Tuesday, August 28, 2007

More confusion over rising sea levels

New Scientist reports: [edited]

The movement of a colossal "mounds" of water in the North Atlantic and Pacific oceans may have caused sea levels to suddenly begin rising more quickly in the 1920s, researchers say.

Their analysis presents a more complex picture of sea-level change and suggests that the rate of change has been more dramatic than previously thought.

Data collected using tidal gauges dotted along the Atlantic and Pacific coastlines during the late 19th and 20th centuries suggest that sea levels suddenly began rising more quickly around the 1920s, from about 1 millimetre per year to about 1.8 mm per year.

This change has previously been attributed to climate change. However, precisely why oceans suddenly began rising more quickly in the 1920s has remained a mystery.

Now, evidence gathered by Laury Miller of the US National Oceanic and Atmospheric Administration and Bruce Douglas, of the Laboratory for Coastal Research in Florida, US, suggests that this change may be partly explained by the pressure-related movement of gigantic amounts of water.

The researchers studied atmospheric pressure records for the late 19th and 20th centuries and used these records to try and work out how rising sea levels may be been affected by shifting ocean peaks, known as "gyres", in the North Atlantic and Pacific Oceans.

These ocean peaks are produced by water swirling in a circular direction around the ocean as a result of atmospheric pressure, wind and heating. The movement, combined with the turning of the Earth, causes water at the centre of the circle to rise upwards, forming a peak, or gyre. The North Atlantic and Pacific gyres are each about 1 metre taller at the centre than at the edge.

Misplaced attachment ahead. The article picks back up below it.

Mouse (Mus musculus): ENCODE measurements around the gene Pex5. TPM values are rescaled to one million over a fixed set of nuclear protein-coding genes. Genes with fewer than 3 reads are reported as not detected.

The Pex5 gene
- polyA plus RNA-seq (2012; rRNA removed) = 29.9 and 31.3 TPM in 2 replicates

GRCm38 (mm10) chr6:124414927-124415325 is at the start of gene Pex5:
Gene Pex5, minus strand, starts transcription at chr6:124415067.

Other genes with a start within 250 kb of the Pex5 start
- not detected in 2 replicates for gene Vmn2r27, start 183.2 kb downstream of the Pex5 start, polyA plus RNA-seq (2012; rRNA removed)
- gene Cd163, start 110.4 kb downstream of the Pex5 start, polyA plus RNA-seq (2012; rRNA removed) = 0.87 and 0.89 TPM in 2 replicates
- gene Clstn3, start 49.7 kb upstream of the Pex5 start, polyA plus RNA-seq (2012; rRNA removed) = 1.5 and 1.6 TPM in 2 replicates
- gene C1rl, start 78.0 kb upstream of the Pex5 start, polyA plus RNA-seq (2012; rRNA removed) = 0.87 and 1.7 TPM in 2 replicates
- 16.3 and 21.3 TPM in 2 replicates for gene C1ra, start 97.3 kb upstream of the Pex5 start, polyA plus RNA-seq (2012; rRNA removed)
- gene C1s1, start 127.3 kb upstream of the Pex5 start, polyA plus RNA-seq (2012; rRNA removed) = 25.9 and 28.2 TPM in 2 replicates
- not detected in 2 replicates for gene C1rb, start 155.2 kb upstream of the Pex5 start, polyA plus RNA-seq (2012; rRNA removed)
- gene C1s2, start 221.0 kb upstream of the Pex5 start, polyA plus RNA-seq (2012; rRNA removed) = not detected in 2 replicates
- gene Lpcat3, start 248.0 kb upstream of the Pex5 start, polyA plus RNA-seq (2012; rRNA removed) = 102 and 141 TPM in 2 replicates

But atmospheric records suggest that the gyres in both oceans sank during the 1920s, releasing water held in the centre and allowing it to flow towards the coasts. This would explain the sudden change in the rate at which sea levels changed at this time, measured by coastal instruments. Since tidal gauges only measure sea-levels along the coasts, they could not have detected the drop in levels towards the oceans' centres.

If the researchers are correct, this means the overall sea levels were in fact rising more slowly at the time. This, in turn, implies that the rise of sea levels accelerated faster over the 20th century than previously thought.

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